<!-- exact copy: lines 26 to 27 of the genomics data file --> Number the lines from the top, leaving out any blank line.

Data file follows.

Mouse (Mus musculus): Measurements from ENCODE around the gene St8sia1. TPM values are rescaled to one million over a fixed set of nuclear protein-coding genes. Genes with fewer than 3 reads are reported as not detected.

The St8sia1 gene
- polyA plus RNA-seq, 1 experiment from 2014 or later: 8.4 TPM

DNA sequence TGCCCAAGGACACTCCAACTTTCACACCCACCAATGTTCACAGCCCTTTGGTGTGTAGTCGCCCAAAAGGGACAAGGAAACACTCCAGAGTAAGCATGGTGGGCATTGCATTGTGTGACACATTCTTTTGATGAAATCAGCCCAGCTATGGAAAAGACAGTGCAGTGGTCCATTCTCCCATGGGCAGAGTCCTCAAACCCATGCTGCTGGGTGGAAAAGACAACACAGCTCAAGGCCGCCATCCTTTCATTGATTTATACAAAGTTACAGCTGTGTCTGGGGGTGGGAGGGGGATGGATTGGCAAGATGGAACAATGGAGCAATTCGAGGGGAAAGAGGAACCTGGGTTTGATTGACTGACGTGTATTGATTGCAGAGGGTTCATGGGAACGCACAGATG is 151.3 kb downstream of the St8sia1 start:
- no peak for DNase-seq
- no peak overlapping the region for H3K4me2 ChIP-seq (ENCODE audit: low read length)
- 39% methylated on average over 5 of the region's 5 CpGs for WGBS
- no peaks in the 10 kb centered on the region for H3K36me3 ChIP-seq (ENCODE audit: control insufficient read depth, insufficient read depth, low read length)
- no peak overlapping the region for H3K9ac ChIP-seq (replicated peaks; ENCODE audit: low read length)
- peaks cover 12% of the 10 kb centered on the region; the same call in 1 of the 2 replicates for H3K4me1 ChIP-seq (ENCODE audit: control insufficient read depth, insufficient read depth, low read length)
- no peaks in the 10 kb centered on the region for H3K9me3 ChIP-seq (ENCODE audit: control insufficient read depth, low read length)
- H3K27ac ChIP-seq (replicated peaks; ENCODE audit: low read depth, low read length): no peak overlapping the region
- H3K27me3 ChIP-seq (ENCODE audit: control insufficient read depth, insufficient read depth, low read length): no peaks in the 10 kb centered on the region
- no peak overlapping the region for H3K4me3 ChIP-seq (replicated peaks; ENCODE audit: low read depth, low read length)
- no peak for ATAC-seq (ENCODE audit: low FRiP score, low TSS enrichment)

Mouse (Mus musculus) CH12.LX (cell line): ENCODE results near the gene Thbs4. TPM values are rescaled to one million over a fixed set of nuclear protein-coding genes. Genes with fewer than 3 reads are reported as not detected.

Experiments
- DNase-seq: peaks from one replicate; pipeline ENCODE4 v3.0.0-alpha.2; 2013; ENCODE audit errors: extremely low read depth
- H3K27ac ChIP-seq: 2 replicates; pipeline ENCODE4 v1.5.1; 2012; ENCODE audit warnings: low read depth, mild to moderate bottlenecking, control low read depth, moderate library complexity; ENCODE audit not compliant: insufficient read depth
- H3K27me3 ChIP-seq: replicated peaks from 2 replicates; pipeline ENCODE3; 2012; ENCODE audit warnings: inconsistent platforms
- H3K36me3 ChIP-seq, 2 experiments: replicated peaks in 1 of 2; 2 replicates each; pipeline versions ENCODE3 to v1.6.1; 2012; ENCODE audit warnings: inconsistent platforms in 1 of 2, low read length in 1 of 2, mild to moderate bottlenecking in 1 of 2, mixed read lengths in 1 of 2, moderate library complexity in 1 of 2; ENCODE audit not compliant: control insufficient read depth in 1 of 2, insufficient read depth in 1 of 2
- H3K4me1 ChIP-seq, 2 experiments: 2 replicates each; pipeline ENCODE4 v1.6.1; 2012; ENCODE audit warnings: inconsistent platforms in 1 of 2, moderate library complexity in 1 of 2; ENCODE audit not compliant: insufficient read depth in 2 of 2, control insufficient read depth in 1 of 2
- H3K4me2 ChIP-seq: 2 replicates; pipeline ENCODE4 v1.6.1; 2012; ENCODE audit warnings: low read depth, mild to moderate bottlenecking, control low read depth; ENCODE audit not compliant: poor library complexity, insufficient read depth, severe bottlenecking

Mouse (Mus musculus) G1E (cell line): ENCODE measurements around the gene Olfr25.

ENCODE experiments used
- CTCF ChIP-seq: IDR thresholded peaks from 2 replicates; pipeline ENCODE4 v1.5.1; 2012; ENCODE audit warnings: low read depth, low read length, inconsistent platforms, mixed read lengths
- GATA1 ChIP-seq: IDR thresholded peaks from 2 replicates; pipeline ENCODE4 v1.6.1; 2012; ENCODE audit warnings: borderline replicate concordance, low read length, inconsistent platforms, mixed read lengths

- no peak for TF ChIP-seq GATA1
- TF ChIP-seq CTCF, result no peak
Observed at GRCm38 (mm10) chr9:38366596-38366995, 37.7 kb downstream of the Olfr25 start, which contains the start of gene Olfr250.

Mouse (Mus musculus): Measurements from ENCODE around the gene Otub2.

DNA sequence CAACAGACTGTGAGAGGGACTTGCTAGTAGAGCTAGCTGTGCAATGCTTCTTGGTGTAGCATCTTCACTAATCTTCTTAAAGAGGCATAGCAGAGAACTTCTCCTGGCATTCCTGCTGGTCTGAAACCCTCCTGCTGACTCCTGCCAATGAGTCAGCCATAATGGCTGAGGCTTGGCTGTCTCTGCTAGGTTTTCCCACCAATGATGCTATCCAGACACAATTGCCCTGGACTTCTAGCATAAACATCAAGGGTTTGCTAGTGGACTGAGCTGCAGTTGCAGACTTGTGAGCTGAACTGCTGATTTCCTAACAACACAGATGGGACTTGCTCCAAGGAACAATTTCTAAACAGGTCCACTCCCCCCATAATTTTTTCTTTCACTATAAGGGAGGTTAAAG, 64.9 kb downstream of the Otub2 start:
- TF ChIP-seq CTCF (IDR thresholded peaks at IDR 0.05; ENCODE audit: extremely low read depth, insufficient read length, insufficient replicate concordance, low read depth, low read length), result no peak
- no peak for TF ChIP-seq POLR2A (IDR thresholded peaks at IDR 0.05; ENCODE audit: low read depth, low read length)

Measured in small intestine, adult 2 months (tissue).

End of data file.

- CTCF ChIP-seq: IDR thresholded peaks from 2 replicates; pipeline ENCODE4 v1.5.1; 2012; ENCODE audit warnings: low read depth, low read length, inconsistent platforms, mixed read lengths
- GATA1 ChIP-seq: IDR thresholded peaks from 2 replicates; pipeline ENCODE4 v1.6.1; 2012; ENCODE audit warnings: borderline replicate concordance, low read length, inconsistent platforms, mixed read lengths